“Sessions were slow,” Bruford remembers, “and I was an impatient lad. Making music by committee is not my preferred option – you usually get a camel when you’re designing a horse. Jon usually got his own way. But sometimes you all swing together, despite yourselves. Roundabout was the hit that opened the floodgates, though in retrospect I see Heart Of The Sunrise as the winner track. On Five Per Cent For Nothing I offered a cheap shot at the outgoing manager, for which I apologise. We didn’t play happy families, but we were all genuinely interested in getting the best album, sound, ideas; in being the best band.”
“We were opening a door that not many people had tried to go through,” says Anderson.
Howe: “There was a burst of sensing that we could go off on our limb and make a name for ourselves as this thing called Yes.”
And yet the nature of its triumph lay the seeds of future ego clashes. “I don’t think we’ll ever have another record like that,” Howe said in 2005. “Which is a terrible waste. Because I never wanted Yes to get into a mould… That technique of featuring the band and the individual all on one record was probably why we were so happy.”
Fragile also introduced the art of Roger Dean and his now iconic Yes logo, initiating what has become a proud tradition and fanning the flames of the music’s mystique and other-worldliness. Wakeman reckons Howe found him, and calls Dean “our George Martin. He gave us another element.”
“A lot of things we endorsed in the early years were good choices,” a smiling Howe offers. “He’s been great for continuity. I take a little credit myself for helping Roger feel involved in projects.”
“I wanted him to visualise what the music looks like,” says Anderson. “He came back with this beautiful world. I said: ‘Perfect!’”
If Fragile put Yes on the brink of huge success and fame, then the follow-up, 1972’s Close To The Edge, pushed them right into it. Often declared the greatest progressive album of all time, it saw the band develop an album around a single epic centrepiece track and a complex, cryptic theme.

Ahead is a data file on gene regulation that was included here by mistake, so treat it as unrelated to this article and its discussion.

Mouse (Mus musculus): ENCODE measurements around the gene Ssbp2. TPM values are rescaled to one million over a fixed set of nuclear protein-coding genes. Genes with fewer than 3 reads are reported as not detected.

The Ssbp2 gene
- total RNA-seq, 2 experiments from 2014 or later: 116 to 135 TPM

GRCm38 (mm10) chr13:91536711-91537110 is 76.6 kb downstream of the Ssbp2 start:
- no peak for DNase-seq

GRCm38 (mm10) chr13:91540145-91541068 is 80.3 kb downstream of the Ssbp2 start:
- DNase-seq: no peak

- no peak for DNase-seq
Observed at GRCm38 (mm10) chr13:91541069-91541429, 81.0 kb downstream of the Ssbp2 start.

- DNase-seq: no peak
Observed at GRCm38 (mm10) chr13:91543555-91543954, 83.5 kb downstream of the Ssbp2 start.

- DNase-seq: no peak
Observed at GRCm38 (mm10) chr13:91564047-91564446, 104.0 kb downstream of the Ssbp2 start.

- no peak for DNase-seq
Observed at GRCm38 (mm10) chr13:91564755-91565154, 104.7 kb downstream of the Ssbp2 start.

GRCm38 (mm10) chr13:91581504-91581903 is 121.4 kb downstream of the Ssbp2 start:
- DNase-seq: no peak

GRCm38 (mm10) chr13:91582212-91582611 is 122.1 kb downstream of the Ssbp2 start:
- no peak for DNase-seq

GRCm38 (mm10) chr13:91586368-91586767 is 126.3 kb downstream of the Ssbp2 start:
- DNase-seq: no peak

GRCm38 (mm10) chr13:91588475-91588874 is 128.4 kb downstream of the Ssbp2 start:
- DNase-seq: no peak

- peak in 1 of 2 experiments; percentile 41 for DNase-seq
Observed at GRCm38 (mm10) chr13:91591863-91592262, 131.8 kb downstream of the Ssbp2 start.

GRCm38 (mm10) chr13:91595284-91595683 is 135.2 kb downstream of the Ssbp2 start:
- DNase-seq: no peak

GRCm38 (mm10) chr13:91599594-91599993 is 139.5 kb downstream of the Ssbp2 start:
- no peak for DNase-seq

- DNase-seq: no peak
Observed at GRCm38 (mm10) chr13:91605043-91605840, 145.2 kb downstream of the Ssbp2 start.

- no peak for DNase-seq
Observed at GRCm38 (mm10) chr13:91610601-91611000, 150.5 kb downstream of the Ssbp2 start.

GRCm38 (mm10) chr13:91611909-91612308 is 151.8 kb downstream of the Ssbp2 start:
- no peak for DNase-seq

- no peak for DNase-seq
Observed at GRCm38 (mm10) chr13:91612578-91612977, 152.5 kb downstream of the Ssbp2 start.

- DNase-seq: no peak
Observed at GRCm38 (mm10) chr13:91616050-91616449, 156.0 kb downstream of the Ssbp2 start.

The spiritually inclined Anderson was inspired by Herman Hesse’s book Siddartha, in which Hesse’s character awakes close to the edge of a river. Bruford, more earthily, has claimed he came up with the title to describe the fractious state of the band. “Close To The Edge was ambitious, but very well-thought out,” says Squire. “We had a clear vision of what it was to be. Siberian Khatru and And You And I have become Yes classics too.”
Asked whether the 19-minute title track is the band’s pinnacle, Anderson laughs: “It felt more like 24 hours, playing it! It was endless, especially on stage.”
The band premiered it at Crystal Palace, where they shared a bill with Elton John and jazz-rock fusion pioneers the Mahavishnu Orchestra. A crowd of thousands sat on the grass in the sunshine. According to Anderson, halfway through Yes’s set, the crowd began “talking, mumbling, and I was frightened that we’d lost them. But at the end they all stood up.
“They’d actually gone with us. Over the years, with the dry ice, all the visuals, it became an incredible theatrical work on stage.”
Anderson felt he’d made a “breakthrough” in forging lyrics that “matched my feelings about the spiritual path. We all take it, in so many different forms, trying to understand why we live and so on. All I was thinking about was: close to the edge of realisation. It was an awakening. There was this air of, here we are at the beginning of the 70s, waking up to our real need for some sort of connection to the divine energy that surrounds us. It came from The Beatles, too, that learning-to-meditate period. We worked hard on that; endless studio time. It’s sometimes wild and furious, and sometimes simple and beautiful. It’s about creation. It’s magical.”
“Even if we’d just done Close To The Edge and then stopped, I think we’d still be talking about it today,” says Steve Howe.
Close To The Edge marked Bruford’s first departure from the band. He left to join King Crimson after the album was completed, believing it was as fine an album as Yes could ever make.